February 8, 2021
This is a part of a series that briefly introduces 20 different HR metrics that are based on passive data extracted from digital communication and collaboration platforms.
Micromanagement can be perceived differently by different groups of people. For more independent individuals, managers might overstep the boundaries and make them feel stifled even by simply asking them how work is going; for others - especially new hires - close supervision can be beneficial and seen as such. This individual perspective is valuable; however, quantifying micromanagement is vital for seeing the phenomenon in the company context and uncovering potential negative patterns.
Passive data offers ways of detecting micromanagement by seeing who participates in team meetings. Is the manager part of every meeting her team members attend? If the answer is yes, this likely signals that the manager has too much oversight and lacks trust in her employees.
Based on research by Leadership IQ, the optimum time superiors should spend with their employees each week is 6 hours. Above 10-15 hours, the benefits of superior exposure taper off, which is why our platform sounds the micromanagement alert when more than a third (37.5%, to be exact - which corresponds to 15 hours in a 40-hour work week) of all meetings are supervised. Fig. 1 shows how micromanagement in meetings can be visualized.
Fig. 1: Screenshot from Time is Ltd.’s analytics platform showing micromanagement in meetings over time. When the company switched to remote work in March 2020, micromanagement increased, with company top managers becoming more involved. But then we see that employees grew increasingly self-reliant over time.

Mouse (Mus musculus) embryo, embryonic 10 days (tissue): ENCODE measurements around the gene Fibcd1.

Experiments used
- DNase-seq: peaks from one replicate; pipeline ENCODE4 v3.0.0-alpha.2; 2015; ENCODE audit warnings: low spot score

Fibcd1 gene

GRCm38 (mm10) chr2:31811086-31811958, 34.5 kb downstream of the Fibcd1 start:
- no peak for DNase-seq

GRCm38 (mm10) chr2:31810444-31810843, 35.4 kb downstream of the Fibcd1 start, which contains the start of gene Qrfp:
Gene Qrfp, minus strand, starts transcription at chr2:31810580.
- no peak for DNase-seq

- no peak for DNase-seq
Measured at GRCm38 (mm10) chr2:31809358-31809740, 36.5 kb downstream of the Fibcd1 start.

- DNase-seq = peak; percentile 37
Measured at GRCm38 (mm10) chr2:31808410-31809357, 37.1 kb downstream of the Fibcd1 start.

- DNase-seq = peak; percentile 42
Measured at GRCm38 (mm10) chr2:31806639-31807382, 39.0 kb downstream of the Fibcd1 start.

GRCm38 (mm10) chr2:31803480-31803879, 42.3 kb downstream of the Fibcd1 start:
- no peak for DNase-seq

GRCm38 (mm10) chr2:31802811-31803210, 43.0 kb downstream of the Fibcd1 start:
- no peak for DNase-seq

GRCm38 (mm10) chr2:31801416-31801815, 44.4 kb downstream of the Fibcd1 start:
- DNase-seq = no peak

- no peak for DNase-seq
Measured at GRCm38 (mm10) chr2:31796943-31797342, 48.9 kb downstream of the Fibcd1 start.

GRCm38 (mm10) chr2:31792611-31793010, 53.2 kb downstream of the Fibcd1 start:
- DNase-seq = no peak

Micromanagement can also manifest itself in other collaboration channels. Take email, for example: controlling managers will insist their team copy them in every conversation, no matter how unimportant. Sometimes, this practice is used to actually speed up responses (for example, when an employee needs something from a manager in another department). However, it can easily turn toxic - a Harvard Business Review study shows that this practice reduces trust between colleagues. Fig. 2 shows how micromanagement in the form of copying a direct supervisor can be visualized using passive data.
Fig. 2: Screenshot from Time is Ltd.’s analytics platform showing micromanagement on email by department. In Marketing, every second email employees send has their direct superior on copy, whereas in Data it is only every tenth email. Regardless of what we know about the management of these departments - are these behaviors desirable?
According to the old adage, employees leave their managers, not their employers. Despite some studies claiming that this is untrue and that development opportunities might play a larger role, the latest research concludes what HR has been aware of for a long time: that unsupportive and toxic managers contribute to employee turnover. It is a determinant that outweighs both pay and job satisfaction. Micromanagement is a contributing factor to this issue - one which has worse effects than making employees rush for the exit. It causes overreliance on managerial supervision, so even if people stay, they’re not given opportunities to grow and develop.